Saturday, October 10, 2009

What is Endometriosis?

What is endometriosis?

“What is endometriosis?” is a common question since endometriosis occurs in roughly 10-15% of all reproductive age women.

Endometriosis is an abnormal condition that afflicts women, in which tissue that normally lines the cavity of the uterus (called endometrium) implants and develops in other areas of the body.

Endometriosis can cause pelvic pain, including but not limited to dysmenorrhea (painful and sometimes disabling pelvic or lower back pain during the menstrual flow), persistent pelvic pain (pelvic or lower back pain that occurs throughout the menstrual cycle), chronic pelvic pain (pain in the pelvis or low back that has persisted for over 6 months), dyspareunia (pelvic and lower back pain with sexual intercourse), dyschezia (painful bowel movements) or dysuria (discomfort with urination).

Endometriosis can also cause reduced fertility or infertility. All stages of endometriosis, from minimal endometriosis (stage I) to severe endometriosis (stage IV), cause a problem with becoming pregnant. Infertility caused by endometriosis is best treated with surgical removal (ablation) of the endometriosis implants. Medical management of endometriosis has been shown to be useful in controlling pain caused by this disorder but has not been shown to be useful in enhancing fertility.

Dr. Eric Daiter at The NJ Center for Fertility and Reproductive Medicine, LLC has extensive experience in the treatment of endometriosis and would be happy to help you. For an appointment to discuss your situation with Dr. Daiter, please call the office at 908 226 0250. You can also visit us on the web at http://www.drericdaitermd.com/or http://www.ericdaiter.com/

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Friday, October 9, 2009

Laparoscopy for Endometriosis

Laparoscopy for endometriosis

Women frequently ask themselves “when should I consider a laparoscopy for endometriosis?”

Endometriosis may cause either infertility or pelvic pain. Endometriosis is usually effectively treated by laparoscopy. In most cases, a larger incision with a laparotomy is not required for the thorough treatment of endometriosis, which is fortunate since these larger incisions require a long recovery time and more discomfort than the smaller laparoscopy incisions.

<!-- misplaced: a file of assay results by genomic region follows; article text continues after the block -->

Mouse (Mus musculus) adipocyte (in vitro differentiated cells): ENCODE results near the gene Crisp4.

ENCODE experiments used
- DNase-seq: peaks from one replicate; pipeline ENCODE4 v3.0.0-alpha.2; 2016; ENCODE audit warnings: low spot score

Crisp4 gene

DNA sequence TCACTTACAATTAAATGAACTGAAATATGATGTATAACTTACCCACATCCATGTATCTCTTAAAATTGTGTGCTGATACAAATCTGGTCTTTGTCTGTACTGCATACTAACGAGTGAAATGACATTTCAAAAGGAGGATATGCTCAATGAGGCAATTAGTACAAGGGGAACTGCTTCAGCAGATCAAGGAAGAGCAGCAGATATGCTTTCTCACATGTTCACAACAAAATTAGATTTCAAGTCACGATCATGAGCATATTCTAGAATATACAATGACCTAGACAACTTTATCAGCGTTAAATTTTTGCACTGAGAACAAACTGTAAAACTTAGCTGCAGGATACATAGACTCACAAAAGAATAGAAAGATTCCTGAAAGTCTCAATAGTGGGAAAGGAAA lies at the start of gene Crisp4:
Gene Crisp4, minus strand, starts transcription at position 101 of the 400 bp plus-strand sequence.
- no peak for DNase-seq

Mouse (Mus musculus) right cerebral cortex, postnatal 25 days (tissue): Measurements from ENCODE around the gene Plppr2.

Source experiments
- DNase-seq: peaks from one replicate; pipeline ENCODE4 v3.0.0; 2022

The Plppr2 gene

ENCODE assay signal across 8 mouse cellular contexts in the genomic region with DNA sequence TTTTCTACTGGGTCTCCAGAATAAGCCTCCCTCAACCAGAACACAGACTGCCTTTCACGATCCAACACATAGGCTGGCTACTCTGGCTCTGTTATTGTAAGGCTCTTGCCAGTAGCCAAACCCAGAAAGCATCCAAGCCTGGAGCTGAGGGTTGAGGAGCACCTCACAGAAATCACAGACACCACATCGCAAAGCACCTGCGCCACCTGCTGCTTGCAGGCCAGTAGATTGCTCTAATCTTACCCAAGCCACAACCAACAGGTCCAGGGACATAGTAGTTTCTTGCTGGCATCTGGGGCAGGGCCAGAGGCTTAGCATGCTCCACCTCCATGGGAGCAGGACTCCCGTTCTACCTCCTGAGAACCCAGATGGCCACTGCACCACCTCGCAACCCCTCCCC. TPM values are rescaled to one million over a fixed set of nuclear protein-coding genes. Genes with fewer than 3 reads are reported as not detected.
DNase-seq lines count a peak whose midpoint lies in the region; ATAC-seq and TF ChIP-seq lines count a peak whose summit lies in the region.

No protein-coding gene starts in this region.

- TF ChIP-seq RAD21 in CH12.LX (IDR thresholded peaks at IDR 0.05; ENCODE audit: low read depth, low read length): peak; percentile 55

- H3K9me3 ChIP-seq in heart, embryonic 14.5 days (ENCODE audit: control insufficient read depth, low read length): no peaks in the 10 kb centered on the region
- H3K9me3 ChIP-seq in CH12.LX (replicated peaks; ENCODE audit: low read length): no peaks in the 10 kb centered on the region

Laparoscopy is a minimally invasive surgical procedure that usually does not require overnight hospitalization, which uses a lighted metal tube (laparoscope) to enter the abdominal wall through a small incision near the belly button to examine the reproductive organs of the pelvis. Laparoscopy can examine the gynecological organs for various problems, including but not limited to endometriosis, pelvic adhesions, ovarian cysts, uterine fibroids and infections.

Surgical ablation (removal) of endometriosis and pelvic repair often dramatically improves a woman’s fertility and it can also reduce pelvic and lower back pain. For most effective results, an experienced fertility surgeon should perform laparoscopy for endometriosis.

Dr. Eric Daiter at The NJ Center for Fertility and Reproductive Medicine, LLC has extensive experience in the treatment of endometriosis by laparoscopy and he would like to help you. For an appointment to discuss your treatment options with Dr. Daiter, please call the office at 908 226 0250. You can also visit Dr Daiter on the web at http://www.drericdaitermd.com/ or http://www.ericdaiter.com/

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Endometriosis Pictures

Endometriosis pictures can be taken during laparoscopy and these photos can reveal the many different appearances of endometriosis, which is a common problem of the female reproductive system.

Endometriosis often implants on the pelvic peritoneum, a membrane that lines the pelvic and abdominal cavities and covers most of the organs. The initial inflammatory reaction to the irritation of this peritoneum by endometriosis may be to form clear vesicles (look like blisters = “atypical endometriosis” see http://www.thenewjerseyfemaleinfertilitycenter.com/p_ovary_03.php ). These endometriosis lesions can progress to red flame lesions (looks like strawberry jam = “atypical endometriosis” see http://www.thenewjerseyfemaleinfertilitycenter.com/p_pelvic_cavity_02.php ). Then these red flame endometiosis lesions can develop into brown or black lesions (look like powder burn marks = “classic endometriosis” see http://www.thenewjerseyfemaleinfertilitycenter.com/p_ovary_04.php). Finally, endometriosis lesions can become irregular white scarred lesions (“burned out endometriosis”). Endometriosis can also form ovarian cysts, called endometriomas or “chocolate cysts.” See http://www.thenewjerseyfemaleinfertilitycenter.com/p_ovary_05.php for an example.

By examining endometriosis pictures one can become aware of the wide range of appearances of this potentially disabling problem. Endometriosis repair often improves fertility and relieves pelvic pain that is caused by this common problem. It is important to have an endometriosis expert treat the endometriosis from the onset for best results.

Dr. Eric Daiter at The NJ Center for Fertility and Reproductive Medicine, LLC has extensive experience in the treatment of endometriosis and would be happy to help you. For an appointment to discuss your situation with Dr. Daiter, please call the office at 908 226 0250. You can also visit us on the web at http://www.drericdaitermd.com/or http://www.ericdaiter.com/

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